1.10 Where can I find a list of relevant terms?
As in any other business, archives use a lot of specialised vocabulary. New staff members in social science data archives are often found jotting down acronyms in meetings, trying to not forget to look up “What is an API?” or “What is an AIP?”. Glossaries can help in that regard. They list relevant words for specific topics, including their meanings. There are glossaries for the fields of:
- Research Data Management, for example by Codata (CODATA n.d.), Casrai (CASRAI n.d.) or the Dutch RDM network (LCRDM n.d.)
- Curation of Data, for example by the Digital Curation Centre (DCC n.d.)
- Preservation, for example by the Digital Preservation Coalition (DPC n.d.)
- Social Sciences, for example by ICPSR (ICPSR n.d.)
- more technical glossaries, for example the School of Data Glossary (School of Data n.d.)
- more general glossaries, like the Science Europe Data Glossary (Science Europe 2015) and the extensive collection of terms by the FAIRsFAIR project (FAIRsFAIR 2019).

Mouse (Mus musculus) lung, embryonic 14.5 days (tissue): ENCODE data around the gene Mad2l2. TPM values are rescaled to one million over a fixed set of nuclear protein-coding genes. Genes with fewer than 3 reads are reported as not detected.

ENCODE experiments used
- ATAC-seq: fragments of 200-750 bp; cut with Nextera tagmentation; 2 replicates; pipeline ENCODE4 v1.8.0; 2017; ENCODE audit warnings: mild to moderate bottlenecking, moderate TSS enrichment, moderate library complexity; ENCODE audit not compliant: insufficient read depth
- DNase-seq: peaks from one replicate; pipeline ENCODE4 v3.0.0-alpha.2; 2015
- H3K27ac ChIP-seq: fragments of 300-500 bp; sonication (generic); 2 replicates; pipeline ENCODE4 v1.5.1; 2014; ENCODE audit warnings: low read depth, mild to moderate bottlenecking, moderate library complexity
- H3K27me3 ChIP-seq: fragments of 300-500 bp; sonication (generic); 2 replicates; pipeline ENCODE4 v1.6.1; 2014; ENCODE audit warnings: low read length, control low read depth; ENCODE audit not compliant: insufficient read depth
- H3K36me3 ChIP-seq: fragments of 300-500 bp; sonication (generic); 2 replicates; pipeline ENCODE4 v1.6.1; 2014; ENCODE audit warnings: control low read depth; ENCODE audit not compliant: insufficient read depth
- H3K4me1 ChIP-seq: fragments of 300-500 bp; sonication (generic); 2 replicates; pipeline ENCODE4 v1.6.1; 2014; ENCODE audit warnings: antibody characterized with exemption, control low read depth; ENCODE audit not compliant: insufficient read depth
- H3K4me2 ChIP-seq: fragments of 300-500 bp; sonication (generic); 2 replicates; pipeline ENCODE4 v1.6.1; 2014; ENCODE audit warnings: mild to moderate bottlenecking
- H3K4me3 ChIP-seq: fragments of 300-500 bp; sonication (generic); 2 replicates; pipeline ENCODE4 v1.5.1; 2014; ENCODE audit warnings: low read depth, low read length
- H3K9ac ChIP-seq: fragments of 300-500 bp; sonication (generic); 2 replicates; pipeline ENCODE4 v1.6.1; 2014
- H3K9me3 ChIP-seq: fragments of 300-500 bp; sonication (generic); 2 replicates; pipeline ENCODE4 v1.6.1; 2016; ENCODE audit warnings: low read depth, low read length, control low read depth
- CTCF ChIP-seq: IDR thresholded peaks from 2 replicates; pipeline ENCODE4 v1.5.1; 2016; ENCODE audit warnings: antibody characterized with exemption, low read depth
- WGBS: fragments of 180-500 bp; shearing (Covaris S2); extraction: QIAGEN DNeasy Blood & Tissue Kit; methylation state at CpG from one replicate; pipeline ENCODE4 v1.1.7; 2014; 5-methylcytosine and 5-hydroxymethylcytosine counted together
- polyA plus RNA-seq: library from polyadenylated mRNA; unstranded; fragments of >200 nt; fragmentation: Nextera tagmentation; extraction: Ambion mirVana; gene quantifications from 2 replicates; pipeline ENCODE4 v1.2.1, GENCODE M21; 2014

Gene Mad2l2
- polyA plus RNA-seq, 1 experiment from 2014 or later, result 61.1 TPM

And to solve the questions above: An API is an application programming interface (School of Data n.d.), an AIP is an archival information package (OAIS n.d.).
This Data Archiving Guide also includes a glossary [in progress] to point to the right definition of the terms used in the guide.
Importance of glossaries
A lot of the terminology used in archives comes from the Open Archival Information System (OAIS) and describes functional entities that may be part of an archive. It defines workflows, processes and functions an archive should fulfill (OAIS n.d.). You can learn more about Ingest, Preservation, Access and other functions by reading the section What is the process of archiving from beginning to end?
Using terms consistently is not only important when talking to other experts. Some organisations have style guides or documents about corporate language to avoid confusion inside and outside of the organisation. Most data archives have customers, like data producers, with whom good communication is key to the archive’s success. Consistent usage of terms is also important when collaboratively working on documents or workflows.
Find out more about your archive
Here are some questions that you can ask to learn more about your own archive:
- Does your archive have its own glossary?
- Is there a style guide for consistent communication of terms to external users in your archive?
- What are important terms for your specific work area?